Blackburn Corporation Tramways
|Open||28 May 1887|
|Close||3 September 1949|
|Track gauge||1,435 mm (4 ft 8 1⁄2 in)|
|Propulsion system(s)||Horse, steam then electric|
|Route length||14.73 miles (23.71 km)|
Blackburn Corporation Tramways Company was established in 1886 by Cosh & Cramp, a partnership of a London-based tramway contractor and engineer, Charles Courtney Cramp and Richard Lawrence Cosh.
Blackburn Corporation operated a tramway from 28 May 1887. There were two routes operated by steam power, and two by horse-drawn trams. Fourteen steam engines were obtained from Thomas Green & Son at a cost of £700 (equivalent to £70,200 in 2015)  each.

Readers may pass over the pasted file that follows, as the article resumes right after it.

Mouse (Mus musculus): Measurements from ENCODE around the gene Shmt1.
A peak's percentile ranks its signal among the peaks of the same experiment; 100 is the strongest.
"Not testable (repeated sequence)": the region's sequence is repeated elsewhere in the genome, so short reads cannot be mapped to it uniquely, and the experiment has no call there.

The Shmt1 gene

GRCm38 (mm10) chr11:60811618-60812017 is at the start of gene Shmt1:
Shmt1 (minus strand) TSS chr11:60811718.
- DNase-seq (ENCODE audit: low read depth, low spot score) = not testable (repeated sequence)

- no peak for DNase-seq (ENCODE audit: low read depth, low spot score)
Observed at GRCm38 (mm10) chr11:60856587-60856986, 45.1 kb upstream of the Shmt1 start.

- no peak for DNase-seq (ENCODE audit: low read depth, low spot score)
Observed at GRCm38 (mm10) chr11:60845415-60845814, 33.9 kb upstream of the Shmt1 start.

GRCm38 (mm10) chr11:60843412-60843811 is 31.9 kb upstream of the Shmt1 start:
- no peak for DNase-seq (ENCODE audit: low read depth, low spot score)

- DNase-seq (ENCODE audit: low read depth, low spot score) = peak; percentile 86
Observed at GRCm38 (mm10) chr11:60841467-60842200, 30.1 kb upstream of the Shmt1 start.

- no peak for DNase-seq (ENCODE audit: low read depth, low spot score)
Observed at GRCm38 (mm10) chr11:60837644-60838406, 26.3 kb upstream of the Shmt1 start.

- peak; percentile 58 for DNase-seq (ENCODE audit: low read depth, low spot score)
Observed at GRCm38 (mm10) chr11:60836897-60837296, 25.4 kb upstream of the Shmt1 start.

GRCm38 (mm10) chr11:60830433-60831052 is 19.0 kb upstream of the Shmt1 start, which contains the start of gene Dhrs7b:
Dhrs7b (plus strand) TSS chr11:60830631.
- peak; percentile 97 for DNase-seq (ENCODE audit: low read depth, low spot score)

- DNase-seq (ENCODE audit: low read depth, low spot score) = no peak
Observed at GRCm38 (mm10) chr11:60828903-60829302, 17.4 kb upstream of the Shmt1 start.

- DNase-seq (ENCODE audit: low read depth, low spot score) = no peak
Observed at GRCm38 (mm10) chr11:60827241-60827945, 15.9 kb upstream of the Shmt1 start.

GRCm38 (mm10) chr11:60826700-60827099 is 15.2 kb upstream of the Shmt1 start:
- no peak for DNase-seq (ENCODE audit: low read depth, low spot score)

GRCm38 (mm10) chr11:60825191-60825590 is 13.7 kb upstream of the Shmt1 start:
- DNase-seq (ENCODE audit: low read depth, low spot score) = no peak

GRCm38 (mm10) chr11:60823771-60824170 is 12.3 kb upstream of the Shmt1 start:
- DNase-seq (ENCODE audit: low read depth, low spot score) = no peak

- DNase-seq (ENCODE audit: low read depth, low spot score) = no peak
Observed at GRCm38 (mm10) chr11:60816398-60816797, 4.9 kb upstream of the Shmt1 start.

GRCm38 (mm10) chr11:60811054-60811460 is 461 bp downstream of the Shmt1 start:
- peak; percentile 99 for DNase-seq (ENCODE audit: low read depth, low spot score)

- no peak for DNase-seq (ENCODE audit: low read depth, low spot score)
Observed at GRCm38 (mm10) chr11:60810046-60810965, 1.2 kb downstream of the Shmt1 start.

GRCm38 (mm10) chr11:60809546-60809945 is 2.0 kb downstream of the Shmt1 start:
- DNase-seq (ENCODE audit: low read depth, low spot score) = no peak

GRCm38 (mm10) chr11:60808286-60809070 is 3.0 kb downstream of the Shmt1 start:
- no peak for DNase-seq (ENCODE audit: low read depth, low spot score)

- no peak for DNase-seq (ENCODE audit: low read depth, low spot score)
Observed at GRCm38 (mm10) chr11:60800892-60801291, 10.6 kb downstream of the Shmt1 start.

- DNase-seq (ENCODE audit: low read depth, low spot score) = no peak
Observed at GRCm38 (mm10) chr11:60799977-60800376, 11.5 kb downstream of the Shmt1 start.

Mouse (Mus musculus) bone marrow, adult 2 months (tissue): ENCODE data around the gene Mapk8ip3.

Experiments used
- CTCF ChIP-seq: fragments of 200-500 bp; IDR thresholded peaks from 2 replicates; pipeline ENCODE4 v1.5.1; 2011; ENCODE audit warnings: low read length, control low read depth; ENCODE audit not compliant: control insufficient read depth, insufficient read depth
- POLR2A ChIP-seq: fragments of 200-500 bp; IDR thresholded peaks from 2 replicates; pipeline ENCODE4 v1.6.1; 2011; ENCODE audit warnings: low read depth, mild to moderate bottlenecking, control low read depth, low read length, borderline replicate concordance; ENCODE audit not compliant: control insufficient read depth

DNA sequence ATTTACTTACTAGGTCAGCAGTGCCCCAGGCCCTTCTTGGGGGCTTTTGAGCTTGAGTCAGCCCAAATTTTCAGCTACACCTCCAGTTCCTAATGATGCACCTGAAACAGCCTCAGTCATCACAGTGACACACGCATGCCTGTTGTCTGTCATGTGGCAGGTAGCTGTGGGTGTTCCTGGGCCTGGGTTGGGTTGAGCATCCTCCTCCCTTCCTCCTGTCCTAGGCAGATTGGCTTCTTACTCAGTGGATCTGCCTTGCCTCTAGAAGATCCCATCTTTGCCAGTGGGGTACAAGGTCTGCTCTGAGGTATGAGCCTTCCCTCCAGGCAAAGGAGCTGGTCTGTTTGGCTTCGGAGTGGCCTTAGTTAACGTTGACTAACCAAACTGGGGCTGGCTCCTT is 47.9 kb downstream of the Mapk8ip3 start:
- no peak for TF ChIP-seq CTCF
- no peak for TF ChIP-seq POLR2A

In 1888, Robert Walter Cramp, brother of Charles Courtney Cramp, was appointed manager.
On 24 August 1898, Blackburn Corporation purchased the Company for £77,210 (equivalent to £7,756,553 in 2015), and undertook a programme of modernisation and electrification. The power station was at the junction of Bridge Street, and Jubilee Street.
Through running arrangements were agreed with the cars of the Darwen Corporation Tramways system.
The last service ran on 3 September 1949.
- The Golden Age of Tramways. Published by Taylor and Francis.
- UK Consumer Price Index inflation figures are based on data from Gregory Clark (2016), "The Annual RPI and Average Earnings for Britain, 1209 to Present (New Series)", MeasuringWorth.com.